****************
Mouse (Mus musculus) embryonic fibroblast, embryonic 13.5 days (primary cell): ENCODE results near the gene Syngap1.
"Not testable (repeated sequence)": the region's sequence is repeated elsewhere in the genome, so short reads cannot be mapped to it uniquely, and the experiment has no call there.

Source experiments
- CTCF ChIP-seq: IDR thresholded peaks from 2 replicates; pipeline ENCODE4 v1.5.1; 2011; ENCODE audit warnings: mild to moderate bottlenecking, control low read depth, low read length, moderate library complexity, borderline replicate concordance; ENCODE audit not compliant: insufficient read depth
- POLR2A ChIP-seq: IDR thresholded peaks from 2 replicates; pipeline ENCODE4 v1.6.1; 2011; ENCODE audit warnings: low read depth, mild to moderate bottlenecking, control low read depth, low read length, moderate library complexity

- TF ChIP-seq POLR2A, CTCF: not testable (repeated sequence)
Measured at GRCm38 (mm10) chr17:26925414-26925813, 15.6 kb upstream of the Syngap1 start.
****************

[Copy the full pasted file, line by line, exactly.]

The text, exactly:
Mouse (Mus musculus) embryonic fibroblast, embryonic 13.5 days (primary cell): ENCODE results near the gene Syngap1.
"Not testable (repeated sequence)": the region's sequence is repeated elsewhere in the genome, so short reads cannot be mapped to it uniquely, and the experiment has no call there.

Source experiments
- CTCF ChIP-seq: IDR thresholded peaks from 2 replicates; pipeline ENCODE4 v1.5.1; 2011; ENCODE audit warnings: mild to moderate bottlenecking, control low read depth, low read length, moderate library complexity, borderline replicate concordance; ENCODE audit not compliant: insufficient read depth
- POLR2A ChIP-seq: IDR thresholded peaks from 2 replicates; pipeline ENCODE4 v1.6.1; 2011; ENCODE audit warnings: low read depth, mild to moderate bottlenecking, control low read depth, low read length, moderate library complexity

- TF ChIP-seq POLR2A, CTCF: not testable (repeated sequence)
Measured at GRCm38 (mm10) chr17:26925414-26925813, 15.6 kb upstream of the Syngap1 start.